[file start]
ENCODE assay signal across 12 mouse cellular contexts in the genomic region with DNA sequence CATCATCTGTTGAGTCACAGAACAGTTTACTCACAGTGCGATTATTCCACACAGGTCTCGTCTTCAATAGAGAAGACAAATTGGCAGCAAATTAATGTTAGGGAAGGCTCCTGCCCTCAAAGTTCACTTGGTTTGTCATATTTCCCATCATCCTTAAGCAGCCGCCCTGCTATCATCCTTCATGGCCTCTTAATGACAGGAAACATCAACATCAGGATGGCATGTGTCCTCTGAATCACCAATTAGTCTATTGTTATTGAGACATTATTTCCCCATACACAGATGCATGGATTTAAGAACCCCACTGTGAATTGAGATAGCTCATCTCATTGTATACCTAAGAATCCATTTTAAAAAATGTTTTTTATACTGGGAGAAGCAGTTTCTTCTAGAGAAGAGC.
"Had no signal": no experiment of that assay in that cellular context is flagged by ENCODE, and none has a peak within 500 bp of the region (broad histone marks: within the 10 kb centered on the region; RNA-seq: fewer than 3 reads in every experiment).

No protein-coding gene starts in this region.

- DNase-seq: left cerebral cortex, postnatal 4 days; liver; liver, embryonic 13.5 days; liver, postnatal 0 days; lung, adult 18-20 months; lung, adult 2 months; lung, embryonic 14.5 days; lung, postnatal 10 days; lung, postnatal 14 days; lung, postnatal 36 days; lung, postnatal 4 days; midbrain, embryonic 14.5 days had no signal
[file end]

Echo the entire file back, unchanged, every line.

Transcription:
ENCODE assay signal across 12 mouse cellular contexts in the genomic region with DNA sequence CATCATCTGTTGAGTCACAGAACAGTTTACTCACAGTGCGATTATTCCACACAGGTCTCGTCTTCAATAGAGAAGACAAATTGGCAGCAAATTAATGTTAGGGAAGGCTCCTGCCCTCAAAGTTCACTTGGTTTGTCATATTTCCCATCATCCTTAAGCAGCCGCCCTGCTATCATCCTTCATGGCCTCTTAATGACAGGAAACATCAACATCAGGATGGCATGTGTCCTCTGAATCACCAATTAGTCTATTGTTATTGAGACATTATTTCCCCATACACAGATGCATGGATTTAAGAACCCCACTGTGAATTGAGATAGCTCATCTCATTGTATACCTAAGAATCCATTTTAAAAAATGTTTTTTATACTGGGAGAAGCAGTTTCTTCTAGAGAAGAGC.
"Had no signal": no experiment of that assay in that cellular context is flagged by ENCODE, and none has a peak within 500 bp of the region (broad histone marks: within the 10 kb centered on the region; RNA-seq: fewer than 3 reads in every experiment).

No protein-coding gene starts in this region.

- DNase-seq: left cerebral cortex, postnatal 4 days; liver; liver, embryonic 13.5 days; liver, postnatal 0 days; lung, adult 18-20 months; lung, adult 2 months; lung, embryonic 14.5 days; lung, postnatal 10 days; lung, postnatal 14 days; lung, postnatal 36 days; lung, postnatal 4 days; midbrain, embryonic 14.5 days had no signal